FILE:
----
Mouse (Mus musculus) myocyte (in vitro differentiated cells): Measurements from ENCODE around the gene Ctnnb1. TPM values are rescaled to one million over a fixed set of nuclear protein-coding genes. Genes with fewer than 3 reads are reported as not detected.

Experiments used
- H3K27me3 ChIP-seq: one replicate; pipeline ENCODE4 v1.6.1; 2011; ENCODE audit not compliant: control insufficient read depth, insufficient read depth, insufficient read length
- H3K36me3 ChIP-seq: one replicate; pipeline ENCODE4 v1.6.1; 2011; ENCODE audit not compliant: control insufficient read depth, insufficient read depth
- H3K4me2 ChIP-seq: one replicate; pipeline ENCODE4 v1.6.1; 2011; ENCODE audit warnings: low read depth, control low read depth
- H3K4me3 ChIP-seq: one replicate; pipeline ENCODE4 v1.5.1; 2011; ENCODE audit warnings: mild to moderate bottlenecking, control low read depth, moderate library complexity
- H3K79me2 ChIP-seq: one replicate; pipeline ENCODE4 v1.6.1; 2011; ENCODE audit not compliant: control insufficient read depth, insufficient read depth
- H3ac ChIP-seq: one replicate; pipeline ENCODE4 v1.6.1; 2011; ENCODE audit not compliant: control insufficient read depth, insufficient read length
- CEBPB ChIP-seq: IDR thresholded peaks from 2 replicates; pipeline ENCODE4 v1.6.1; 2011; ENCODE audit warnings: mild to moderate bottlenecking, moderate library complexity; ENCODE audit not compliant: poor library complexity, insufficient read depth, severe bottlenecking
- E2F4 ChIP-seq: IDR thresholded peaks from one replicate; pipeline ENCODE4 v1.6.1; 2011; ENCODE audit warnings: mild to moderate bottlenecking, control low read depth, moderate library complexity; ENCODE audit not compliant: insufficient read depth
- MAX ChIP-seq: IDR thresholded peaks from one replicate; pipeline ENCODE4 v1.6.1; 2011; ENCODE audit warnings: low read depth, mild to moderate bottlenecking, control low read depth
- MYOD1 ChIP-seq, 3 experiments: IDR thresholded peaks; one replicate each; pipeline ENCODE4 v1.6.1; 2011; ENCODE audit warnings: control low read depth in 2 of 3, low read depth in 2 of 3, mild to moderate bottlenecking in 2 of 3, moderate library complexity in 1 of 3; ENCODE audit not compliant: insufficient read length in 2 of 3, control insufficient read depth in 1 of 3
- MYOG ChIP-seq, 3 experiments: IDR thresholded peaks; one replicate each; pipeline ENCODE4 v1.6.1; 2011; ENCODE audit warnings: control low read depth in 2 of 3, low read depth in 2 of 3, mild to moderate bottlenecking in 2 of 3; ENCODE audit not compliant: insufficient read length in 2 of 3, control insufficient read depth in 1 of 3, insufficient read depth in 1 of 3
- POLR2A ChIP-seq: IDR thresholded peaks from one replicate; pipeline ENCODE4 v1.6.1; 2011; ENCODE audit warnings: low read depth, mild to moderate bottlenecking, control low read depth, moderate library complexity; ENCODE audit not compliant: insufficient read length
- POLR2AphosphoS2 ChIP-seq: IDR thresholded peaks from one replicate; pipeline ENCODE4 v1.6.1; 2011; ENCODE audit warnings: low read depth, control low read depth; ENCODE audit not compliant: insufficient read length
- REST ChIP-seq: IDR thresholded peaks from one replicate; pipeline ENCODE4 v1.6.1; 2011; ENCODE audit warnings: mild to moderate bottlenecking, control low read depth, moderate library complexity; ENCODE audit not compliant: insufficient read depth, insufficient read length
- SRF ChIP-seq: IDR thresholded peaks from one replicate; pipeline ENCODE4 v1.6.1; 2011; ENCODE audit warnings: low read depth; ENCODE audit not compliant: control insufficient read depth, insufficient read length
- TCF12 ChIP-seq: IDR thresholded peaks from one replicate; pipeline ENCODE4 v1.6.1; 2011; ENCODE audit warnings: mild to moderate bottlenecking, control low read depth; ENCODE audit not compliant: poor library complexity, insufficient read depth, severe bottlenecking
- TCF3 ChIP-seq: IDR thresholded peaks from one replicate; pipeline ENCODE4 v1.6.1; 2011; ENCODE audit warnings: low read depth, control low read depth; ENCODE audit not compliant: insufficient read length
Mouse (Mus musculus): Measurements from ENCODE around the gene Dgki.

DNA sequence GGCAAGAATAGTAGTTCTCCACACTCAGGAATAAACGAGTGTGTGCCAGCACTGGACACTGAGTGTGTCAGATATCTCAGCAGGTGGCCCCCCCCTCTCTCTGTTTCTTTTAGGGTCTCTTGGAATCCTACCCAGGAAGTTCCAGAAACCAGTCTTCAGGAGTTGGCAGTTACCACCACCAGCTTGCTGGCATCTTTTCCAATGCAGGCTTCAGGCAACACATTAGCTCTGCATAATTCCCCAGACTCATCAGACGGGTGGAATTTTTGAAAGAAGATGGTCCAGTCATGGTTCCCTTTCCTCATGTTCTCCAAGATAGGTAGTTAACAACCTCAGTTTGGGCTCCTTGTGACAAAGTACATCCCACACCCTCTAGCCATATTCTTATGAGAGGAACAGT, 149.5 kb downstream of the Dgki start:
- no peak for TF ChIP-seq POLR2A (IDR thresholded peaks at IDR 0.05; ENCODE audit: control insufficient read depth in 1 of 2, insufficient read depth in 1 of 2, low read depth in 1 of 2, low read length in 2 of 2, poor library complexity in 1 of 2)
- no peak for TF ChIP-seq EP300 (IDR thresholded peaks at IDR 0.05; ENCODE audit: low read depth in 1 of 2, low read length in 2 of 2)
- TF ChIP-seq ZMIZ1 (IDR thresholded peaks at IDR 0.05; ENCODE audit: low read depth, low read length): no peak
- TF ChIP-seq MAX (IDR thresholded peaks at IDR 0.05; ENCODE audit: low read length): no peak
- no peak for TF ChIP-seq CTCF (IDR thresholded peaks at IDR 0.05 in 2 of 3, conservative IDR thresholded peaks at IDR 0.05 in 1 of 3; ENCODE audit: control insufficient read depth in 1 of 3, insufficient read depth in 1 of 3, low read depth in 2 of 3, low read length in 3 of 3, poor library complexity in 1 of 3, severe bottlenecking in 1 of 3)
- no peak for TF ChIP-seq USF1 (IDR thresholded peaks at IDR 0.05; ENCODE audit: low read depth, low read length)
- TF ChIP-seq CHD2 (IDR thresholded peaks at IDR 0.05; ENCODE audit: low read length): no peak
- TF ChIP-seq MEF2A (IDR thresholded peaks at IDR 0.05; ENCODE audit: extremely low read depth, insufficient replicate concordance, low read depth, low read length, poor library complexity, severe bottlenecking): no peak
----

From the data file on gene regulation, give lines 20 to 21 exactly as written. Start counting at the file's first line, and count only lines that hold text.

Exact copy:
Mouse (Mus musculus): Measurements from ENCODE around the gene Dgki.

DNA sequence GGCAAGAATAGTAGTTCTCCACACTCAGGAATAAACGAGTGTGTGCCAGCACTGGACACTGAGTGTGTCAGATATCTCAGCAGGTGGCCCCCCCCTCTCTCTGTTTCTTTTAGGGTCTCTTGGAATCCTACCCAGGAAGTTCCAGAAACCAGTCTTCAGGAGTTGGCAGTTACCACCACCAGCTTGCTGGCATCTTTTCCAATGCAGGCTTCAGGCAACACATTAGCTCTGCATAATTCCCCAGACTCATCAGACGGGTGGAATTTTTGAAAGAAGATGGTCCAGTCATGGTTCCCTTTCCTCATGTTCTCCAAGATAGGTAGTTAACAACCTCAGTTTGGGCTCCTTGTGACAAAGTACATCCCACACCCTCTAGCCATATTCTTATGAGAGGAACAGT, 149.5 kb downstream of the Dgki start: